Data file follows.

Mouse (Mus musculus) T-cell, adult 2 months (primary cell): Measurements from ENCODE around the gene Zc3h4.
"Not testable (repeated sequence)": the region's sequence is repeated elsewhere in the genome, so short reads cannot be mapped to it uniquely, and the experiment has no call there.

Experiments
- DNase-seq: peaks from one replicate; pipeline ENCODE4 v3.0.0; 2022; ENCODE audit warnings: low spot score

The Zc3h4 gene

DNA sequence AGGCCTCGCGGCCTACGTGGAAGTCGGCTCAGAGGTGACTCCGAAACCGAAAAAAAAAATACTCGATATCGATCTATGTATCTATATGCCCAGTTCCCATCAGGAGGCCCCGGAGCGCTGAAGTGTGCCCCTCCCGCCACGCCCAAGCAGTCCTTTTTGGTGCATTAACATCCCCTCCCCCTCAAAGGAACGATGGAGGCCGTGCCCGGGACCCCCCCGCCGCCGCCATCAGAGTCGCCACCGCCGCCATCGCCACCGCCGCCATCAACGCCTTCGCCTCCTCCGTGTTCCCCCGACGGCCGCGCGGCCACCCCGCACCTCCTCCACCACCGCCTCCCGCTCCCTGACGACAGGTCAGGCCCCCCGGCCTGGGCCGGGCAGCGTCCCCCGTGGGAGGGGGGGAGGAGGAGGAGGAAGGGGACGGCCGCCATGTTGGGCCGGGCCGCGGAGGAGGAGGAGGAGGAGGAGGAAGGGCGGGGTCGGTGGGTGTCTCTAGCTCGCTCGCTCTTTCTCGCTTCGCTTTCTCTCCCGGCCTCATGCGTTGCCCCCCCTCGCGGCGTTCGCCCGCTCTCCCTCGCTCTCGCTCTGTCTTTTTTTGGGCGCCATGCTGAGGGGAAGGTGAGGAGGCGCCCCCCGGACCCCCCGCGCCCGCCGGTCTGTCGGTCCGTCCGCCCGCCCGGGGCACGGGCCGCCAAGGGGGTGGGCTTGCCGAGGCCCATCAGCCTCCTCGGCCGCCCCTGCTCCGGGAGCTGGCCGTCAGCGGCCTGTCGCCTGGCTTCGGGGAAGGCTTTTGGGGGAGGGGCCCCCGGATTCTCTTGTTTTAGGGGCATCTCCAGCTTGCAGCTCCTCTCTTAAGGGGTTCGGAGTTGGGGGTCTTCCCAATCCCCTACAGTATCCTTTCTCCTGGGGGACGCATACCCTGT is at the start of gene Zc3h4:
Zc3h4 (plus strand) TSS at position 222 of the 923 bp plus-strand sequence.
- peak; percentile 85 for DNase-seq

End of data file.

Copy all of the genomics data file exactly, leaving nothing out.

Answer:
Mouse (Mus musculus) T-cell, adult 2 months (primary cell): Measurements from ENCODE around the gene Zc3h4.
"Not testable (repeated sequence)": the region's sequence is repeated elsewhere in the genome, so short reads cannot be mapped to it uniquely, and the experiment has no call there.

Experiments
- DNase-seq: peaks from one replicate; pipeline ENCODE4 v3.0.0; 2022; ENCODE audit warnings: low spot score

The Zc3h4 gene

DNA sequence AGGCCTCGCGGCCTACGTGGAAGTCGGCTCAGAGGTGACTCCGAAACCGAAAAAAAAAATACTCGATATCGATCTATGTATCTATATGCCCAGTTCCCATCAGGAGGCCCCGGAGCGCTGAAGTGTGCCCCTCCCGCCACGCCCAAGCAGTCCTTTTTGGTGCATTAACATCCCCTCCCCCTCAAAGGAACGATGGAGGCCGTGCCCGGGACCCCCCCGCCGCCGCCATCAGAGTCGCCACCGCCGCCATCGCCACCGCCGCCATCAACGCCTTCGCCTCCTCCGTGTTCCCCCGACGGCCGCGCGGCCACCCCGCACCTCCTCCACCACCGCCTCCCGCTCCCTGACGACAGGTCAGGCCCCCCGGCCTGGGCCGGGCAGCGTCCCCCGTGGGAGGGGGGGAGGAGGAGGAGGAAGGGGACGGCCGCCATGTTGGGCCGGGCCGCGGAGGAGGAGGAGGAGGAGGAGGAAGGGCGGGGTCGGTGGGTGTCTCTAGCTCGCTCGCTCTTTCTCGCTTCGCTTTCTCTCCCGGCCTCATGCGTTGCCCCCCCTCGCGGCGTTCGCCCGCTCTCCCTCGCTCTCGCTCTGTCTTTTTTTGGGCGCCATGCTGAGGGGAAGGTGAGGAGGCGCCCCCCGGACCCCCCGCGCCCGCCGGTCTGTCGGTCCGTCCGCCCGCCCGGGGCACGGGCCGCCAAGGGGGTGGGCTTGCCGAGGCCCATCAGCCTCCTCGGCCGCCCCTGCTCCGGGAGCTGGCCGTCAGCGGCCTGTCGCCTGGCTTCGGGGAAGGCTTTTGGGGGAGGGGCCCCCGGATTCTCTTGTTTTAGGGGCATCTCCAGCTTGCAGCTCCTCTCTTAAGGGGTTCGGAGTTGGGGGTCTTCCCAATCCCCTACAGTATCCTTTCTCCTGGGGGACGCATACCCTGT is at the start of gene Zc3h4:
Zc3h4 (plus strand) TSS at position 222 of the 923 bp plus-strand sequence.
- peak; percentile 85 for DNase-seq